Posted by: J. Freeman | Oct 15, 2007 11:57:03 PM

I wonder if Professor D'Amato could provide a legal definition of "absurd?"

Posted by: Seth R. | Feb 4, 2007 8:44:34 PM

I somehow mistyped the link code for my prior Co-Op post. Let me try again.

Co-Op Post

Posted by: Kaimi | Feb 1, 2007 1:43:54 PM


Thanks for a very interesting post. I agree that added background is very helpful.

As a Mormon, I find the Mormon cases interesting in part because they're the culmination of literally 40 years of increasingly intense federal prosecution. That history is set out in various sources including Gedicks, and in most detail in the book The Mormon Question, by legal historian Sarah Gordon (Penn Law).

A nutshell version is that traditional bigamy prosecutions just didn't work in Utah. This was for a variety of reasons, among them jury nullification, lack of evidence, lack of cooperating witnesses, and lack of funding for prosecution.

This led to sporadic bursts of congressional outrage. As a result, the federal government eventually passed a series of increasingly draconian statutes. Evidentiary standards were relaxed. Mormons were banned by federal law from voting, serving on juries, or holding any public office, and these restrictions were applied ex post facto. The federal government, by statute, also dissolved the church as an entity and seized all church property.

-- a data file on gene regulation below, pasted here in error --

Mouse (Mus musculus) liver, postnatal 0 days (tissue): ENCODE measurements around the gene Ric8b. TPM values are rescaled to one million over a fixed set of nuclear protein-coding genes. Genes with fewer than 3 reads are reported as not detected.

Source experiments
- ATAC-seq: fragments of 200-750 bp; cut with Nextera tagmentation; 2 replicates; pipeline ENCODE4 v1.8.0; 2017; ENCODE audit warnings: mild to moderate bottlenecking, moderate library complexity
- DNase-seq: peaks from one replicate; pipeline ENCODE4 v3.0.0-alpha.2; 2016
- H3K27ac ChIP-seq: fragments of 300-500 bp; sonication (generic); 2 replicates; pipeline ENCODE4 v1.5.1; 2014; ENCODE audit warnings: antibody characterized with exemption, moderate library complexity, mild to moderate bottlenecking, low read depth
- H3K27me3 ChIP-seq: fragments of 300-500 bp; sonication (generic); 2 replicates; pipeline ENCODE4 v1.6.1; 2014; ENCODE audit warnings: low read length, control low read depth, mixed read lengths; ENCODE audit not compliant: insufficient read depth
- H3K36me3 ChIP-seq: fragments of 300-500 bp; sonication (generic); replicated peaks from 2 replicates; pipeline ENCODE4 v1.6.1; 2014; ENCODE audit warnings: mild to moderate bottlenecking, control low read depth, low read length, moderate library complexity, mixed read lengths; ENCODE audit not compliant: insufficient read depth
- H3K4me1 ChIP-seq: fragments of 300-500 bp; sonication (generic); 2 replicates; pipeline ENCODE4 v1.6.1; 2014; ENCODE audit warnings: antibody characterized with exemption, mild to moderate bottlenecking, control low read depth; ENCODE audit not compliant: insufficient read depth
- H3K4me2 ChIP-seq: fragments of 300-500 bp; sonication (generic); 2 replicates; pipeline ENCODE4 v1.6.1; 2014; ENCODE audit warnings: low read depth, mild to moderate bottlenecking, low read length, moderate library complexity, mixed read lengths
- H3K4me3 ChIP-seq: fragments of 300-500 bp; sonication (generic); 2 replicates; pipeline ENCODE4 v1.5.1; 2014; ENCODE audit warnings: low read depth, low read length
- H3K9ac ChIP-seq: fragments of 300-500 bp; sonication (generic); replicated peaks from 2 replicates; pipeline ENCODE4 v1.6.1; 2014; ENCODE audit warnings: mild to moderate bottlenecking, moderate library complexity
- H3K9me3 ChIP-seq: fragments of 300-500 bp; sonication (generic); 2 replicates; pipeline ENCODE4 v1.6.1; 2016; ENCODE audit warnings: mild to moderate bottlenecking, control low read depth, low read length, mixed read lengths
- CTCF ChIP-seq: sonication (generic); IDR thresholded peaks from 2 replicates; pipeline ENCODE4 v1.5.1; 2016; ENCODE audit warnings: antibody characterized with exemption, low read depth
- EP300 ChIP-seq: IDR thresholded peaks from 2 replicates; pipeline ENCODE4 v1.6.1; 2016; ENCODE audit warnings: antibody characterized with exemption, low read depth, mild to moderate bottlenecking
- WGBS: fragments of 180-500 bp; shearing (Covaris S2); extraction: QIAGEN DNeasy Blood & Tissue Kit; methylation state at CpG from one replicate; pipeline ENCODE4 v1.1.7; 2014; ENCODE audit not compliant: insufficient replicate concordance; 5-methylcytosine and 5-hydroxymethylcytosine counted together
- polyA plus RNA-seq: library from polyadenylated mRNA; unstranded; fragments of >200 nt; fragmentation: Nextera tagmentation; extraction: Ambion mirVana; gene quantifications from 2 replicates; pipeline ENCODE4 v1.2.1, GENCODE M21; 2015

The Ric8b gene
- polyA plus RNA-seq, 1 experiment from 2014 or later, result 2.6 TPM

(And, as an aside for Professor D'Amato -- the same series of federal statutes also explicitly removed from Utah women the right to vote, which they had previously enjoyed. The federal attitude towards Mormon women was ambivalent at best. They are sometimes painted as helpless victims of Mormon patriarchy, but are also often described as co-conspirators in polygamy, or as sexually licentious Jezebels in need of government supervision.)

Under the same statutes, the federal government made unmarried cohabitation a felony crime in many circumstances. This was intended to allow prosecution of polygamous families where no official marriage could be proved. Indeed, it was the cohabitation prosecutions that ultimately ended the practice of plural marriage; after passage of the Edmunds Act, there were 31 bigamy convictions under the Act, and over a thousand cohabitation convictions. (These laws are still on the books, having been incorporated into the state criminal code. This means that, as noted in my earlier Co-Op post, a person can be jailed for bigamy under the Utah statute for having one spouse, or even no spouse at all.)

And during portions of this time, federal troops were sent to Utah to put down a perceived Mormon rebellion.

It's really quite remarkable the lengths that the government ultimately went to in this process. And with the historical background, the cases seem much more interesting to me -- not as stand-along decisions, but rather as pieces in the larger discussions about state power over unpopular minority groups.

Posted by: Kaimi | Feb 1, 2007 1:41:56 PM

Very interesting post. I have written up something in response over at Co-opt, but for whatever reason I can't get the TackBack to work. Here is a manual link:

"Law, Revelation, and the Power of Interpretation"